|Rowand's Folly, Fort Edmonton|
|Chief Trader, Company Store|
At that time, John Rowand was a demanding Chief Factor at Fort Edmonton, enforcing a strict sense of duty with a volatile temper. When told a man was too sick to work, he said something like: "If he is not dead after three days, he is not too sick to work."
In 1842, Rowand built a very unique house to conduct business, entertain, and to serve as his family's private quarters, the largest at any of the Hudson Bay Company forts. Dubbed Rowand's Folly, the three-storied house was about 2,100 square feet with the third floor reserved for family and guests.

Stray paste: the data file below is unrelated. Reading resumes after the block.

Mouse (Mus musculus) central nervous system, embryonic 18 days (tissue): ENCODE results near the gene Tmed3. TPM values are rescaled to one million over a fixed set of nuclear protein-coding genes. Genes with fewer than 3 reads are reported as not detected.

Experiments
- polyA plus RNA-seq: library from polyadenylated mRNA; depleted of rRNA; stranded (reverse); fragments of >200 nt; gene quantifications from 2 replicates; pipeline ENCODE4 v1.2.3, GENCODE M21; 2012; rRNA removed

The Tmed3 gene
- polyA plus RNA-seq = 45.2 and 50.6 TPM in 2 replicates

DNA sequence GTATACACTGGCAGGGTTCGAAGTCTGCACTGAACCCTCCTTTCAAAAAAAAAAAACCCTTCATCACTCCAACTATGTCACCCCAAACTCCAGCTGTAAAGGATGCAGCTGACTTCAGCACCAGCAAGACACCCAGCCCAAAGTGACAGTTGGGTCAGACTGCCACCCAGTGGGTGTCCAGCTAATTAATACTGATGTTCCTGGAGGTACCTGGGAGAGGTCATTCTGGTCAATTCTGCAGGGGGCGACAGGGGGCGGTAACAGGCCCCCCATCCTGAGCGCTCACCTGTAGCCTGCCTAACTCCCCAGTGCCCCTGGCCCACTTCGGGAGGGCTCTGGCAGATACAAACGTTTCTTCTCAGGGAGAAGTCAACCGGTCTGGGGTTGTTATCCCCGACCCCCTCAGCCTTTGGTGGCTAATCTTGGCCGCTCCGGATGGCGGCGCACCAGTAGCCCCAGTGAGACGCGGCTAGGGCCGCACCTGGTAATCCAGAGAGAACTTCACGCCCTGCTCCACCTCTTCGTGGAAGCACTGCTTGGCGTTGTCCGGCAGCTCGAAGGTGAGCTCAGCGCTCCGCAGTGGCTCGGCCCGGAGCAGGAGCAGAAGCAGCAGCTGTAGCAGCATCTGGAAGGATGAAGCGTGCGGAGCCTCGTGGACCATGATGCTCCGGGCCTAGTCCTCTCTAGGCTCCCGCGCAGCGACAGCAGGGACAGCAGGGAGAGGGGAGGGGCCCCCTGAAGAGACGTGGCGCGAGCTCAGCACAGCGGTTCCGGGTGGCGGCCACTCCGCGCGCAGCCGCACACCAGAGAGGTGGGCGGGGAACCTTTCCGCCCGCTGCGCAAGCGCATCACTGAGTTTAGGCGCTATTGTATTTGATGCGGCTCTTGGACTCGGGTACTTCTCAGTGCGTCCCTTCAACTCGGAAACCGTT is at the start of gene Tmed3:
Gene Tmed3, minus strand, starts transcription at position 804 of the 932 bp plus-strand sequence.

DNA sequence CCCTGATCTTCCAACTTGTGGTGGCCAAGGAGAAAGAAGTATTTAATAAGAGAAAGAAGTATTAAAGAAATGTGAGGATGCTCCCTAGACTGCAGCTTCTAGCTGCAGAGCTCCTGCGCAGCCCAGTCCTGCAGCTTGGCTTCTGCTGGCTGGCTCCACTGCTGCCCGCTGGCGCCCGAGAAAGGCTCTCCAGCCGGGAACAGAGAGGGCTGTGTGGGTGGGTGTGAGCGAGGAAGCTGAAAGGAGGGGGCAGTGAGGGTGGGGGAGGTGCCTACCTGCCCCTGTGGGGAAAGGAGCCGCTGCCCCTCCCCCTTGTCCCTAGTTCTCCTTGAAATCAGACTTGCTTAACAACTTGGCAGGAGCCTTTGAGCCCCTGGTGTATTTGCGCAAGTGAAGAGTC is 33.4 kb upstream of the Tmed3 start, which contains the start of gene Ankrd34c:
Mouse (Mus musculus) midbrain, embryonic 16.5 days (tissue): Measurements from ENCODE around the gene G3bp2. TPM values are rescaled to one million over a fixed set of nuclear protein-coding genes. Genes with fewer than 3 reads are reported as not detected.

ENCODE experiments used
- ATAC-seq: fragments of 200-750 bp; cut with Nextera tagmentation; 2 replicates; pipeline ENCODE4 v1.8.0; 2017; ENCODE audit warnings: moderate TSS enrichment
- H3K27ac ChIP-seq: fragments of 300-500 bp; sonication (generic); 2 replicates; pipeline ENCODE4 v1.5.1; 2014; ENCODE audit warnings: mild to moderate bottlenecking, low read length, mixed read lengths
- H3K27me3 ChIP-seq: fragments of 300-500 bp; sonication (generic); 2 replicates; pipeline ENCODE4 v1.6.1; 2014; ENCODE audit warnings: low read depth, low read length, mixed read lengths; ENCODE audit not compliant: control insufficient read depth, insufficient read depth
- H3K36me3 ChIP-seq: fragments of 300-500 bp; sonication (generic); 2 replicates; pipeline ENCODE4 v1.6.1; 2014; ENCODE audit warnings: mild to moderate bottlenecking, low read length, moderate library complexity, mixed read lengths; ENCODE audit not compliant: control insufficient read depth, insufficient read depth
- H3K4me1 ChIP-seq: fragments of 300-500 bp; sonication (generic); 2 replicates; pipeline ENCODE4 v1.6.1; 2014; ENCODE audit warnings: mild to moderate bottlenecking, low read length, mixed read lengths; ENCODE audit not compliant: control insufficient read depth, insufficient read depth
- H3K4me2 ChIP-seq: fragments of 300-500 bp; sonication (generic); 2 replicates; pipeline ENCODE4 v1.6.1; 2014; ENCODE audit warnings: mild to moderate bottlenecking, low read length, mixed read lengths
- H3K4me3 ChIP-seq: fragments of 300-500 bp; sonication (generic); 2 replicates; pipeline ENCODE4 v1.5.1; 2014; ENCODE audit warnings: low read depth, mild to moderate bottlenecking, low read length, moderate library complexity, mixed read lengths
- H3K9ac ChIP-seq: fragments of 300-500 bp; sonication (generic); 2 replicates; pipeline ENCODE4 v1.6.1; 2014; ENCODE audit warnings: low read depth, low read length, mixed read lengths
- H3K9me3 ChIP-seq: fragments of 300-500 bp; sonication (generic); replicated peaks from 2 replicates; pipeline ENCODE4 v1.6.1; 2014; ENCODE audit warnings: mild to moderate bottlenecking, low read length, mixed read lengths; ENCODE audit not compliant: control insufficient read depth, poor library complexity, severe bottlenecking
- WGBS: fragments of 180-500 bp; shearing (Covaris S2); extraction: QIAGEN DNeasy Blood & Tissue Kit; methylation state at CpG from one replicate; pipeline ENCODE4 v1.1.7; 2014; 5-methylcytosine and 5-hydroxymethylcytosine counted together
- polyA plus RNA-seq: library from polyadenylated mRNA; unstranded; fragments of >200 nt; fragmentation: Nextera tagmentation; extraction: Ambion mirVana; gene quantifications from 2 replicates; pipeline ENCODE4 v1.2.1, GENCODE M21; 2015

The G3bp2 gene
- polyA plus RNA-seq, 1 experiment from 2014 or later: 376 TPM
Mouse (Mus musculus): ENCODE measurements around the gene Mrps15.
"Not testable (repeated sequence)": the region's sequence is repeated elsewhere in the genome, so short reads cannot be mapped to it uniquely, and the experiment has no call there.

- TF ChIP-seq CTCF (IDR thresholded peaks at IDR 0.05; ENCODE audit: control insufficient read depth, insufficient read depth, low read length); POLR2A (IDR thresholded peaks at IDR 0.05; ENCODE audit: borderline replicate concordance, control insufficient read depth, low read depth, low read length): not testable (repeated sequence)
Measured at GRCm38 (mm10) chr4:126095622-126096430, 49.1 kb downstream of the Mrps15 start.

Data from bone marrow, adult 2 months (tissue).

|Kane's study at Fort Edmonton|
Rowand gave Kane quite a luxurious though small two rooms near his own bedroom. Decorated as it once must have looked, the outer room features Kane's sketches pinned on the wall, while the tiny bedroom is fitted up with a twin bed and Hudson's Bay Company blanket.
|Kane's sleeping quarters,|
The Chief Factor, officers of the Company, and wealthier workers used furs atop those Hudson Bay Company blankets, while the poorer workers simply rolled in blankets and slept on the floor, space available.
|Volunteer in full Metis dress,|
Later today, we're visiting the Royal Albert Museum -- if our feet hold up.